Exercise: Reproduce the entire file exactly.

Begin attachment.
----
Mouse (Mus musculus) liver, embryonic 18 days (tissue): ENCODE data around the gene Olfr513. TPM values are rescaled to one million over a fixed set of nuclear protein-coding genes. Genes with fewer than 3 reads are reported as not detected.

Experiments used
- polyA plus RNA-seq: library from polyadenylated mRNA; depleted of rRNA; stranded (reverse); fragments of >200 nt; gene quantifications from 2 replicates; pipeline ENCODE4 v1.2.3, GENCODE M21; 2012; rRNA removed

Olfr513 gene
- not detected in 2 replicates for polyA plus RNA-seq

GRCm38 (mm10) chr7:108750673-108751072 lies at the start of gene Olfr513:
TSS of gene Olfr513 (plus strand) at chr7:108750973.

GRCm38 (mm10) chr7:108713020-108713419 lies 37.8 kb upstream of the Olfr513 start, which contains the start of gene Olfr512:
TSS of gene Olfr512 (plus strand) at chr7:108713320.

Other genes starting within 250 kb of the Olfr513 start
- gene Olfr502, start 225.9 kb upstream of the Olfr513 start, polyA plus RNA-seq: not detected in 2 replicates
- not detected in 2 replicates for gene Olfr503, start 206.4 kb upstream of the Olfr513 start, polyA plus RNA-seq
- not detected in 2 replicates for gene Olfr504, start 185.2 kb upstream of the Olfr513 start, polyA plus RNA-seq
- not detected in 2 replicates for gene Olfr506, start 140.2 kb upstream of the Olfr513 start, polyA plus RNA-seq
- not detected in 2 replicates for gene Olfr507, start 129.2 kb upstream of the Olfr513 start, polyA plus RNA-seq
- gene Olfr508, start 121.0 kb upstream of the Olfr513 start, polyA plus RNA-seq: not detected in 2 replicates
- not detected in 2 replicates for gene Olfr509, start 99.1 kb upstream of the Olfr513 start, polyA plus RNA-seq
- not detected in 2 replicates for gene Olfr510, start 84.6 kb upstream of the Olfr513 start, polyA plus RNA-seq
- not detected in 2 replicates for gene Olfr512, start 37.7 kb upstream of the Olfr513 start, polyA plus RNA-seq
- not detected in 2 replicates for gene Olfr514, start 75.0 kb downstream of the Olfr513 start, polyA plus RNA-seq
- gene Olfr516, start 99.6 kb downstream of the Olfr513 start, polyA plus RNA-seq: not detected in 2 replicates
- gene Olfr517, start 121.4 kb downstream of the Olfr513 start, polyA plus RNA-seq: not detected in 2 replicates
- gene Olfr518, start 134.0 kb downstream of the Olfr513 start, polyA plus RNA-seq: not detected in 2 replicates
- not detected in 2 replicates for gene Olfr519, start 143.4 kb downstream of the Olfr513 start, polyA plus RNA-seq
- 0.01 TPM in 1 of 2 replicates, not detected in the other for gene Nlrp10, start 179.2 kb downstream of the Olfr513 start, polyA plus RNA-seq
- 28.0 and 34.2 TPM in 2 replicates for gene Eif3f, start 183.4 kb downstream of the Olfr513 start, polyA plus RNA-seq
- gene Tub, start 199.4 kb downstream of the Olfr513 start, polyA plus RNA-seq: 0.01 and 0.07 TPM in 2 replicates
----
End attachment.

Mouse (Mus musculus) liver, embryonic 18 days (tissue): ENCODE data around the gene Olfr513. TPM values are rescaled to one million over a fixed set of nuclear protein-coding genes. Genes with fewer than 3 reads are reported as not detected.

Experiments used
- polyA plus RNA-seq: library from polyadenylated mRNA; depleted of rRNA; stranded (reverse); fragments of >200 nt; gene quantifications from 2 replicates; pipeline ENCODE4 v1.2.3, GENCODE M21; 2012; rRNA removed

Olfr513 gene
- not detected in 2 replicates for polyA plus RNA-seq

GRCm38 (mm10) chr7:108750673-108751072 lies at the start of gene Olfr513:
TSS of gene Olfr513 (plus strand) at chr7:108750973.

GRCm38 (mm10) chr7:108713020-108713419 lies 37.8 kb upstream of the Olfr513 start, which contains the start of gene Olfr512:
TSS of gene Olfr512 (plus strand) at chr7:108713320.

Other genes starting within 250 kb of the Olfr513 start
- gene Olfr502, start 225.9 kb upstream of the Olfr513 start, polyA plus RNA-seq: not detected in 2 replicates
- not detected in 2 replicates for gene Olfr503, start 206.4 kb upstream of the Olfr513 start, polyA plus RNA-seq
- not detected in 2 replicates for gene Olfr504, start 185.2 kb upstream of the Olfr513 start, polyA plus RNA-seq
- not detected in 2 replicates for gene Olfr506, start 140.2 kb upstream of the Olfr513 start, polyA plus RNA-seq
- not detected in 2 replicates for gene Olfr507, start 129.2 kb upstream of the Olfr513 start, polyA plus RNA-seq
- gene Olfr508, start 121.0 kb upstream of the Olfr513 start, polyA plus RNA-seq: not detected in 2 replicates
- not detected in 2 replicates for gene Olfr509, start 99.1 kb upstream of the Olfr513 start, polyA plus RNA-seq
- not detected in 2 replicates for gene Olfr510, start 84.6 kb upstream of the Olfr513 start, polyA plus RNA-seq
- not detected in 2 replicates for gene Olfr512, start 37.7 kb upstream of the Olfr513 start, polyA plus RNA-seq
- not detected in 2 replicates for gene Olfr514, start 75.0 kb downstream of the Olfr513 start, polyA plus RNA-seq
- gene Olfr516, start 99.6 kb downstream of the Olfr513 start, polyA plus RNA-seq: not detected in 2 replicates
- gene Olfr517, start 121.4 kb downstream of the Olfr513 start, polyA plus RNA-seq: not detected in 2 replicates
- gene Olfr518, start 134.0 kb downstream of the Olfr513 start, polyA plus RNA-seq: not detected in 2 replicates
- not detected in 2 replicates for gene Olfr519, start 143.4 kb downstream of the Olfr513 start, polyA plus RNA-seq
- 0.01 TPM in 1 of 2 replicates, not detected in the other for gene Nlrp10, start 179.2 kb downstream of the Olfr513 start, polyA plus RNA-seq
- 28.0 and 34.2 TPM in 2 replicates for gene Eif3f, start 183.4 kb downstream of the Olfr513 start, polyA plus RNA-seq
- gene Tub, start 199.4 kb downstream of the Olfr513 start, polyA plus RNA-seq: 0.01 and 0.07 TPM in 2 replicates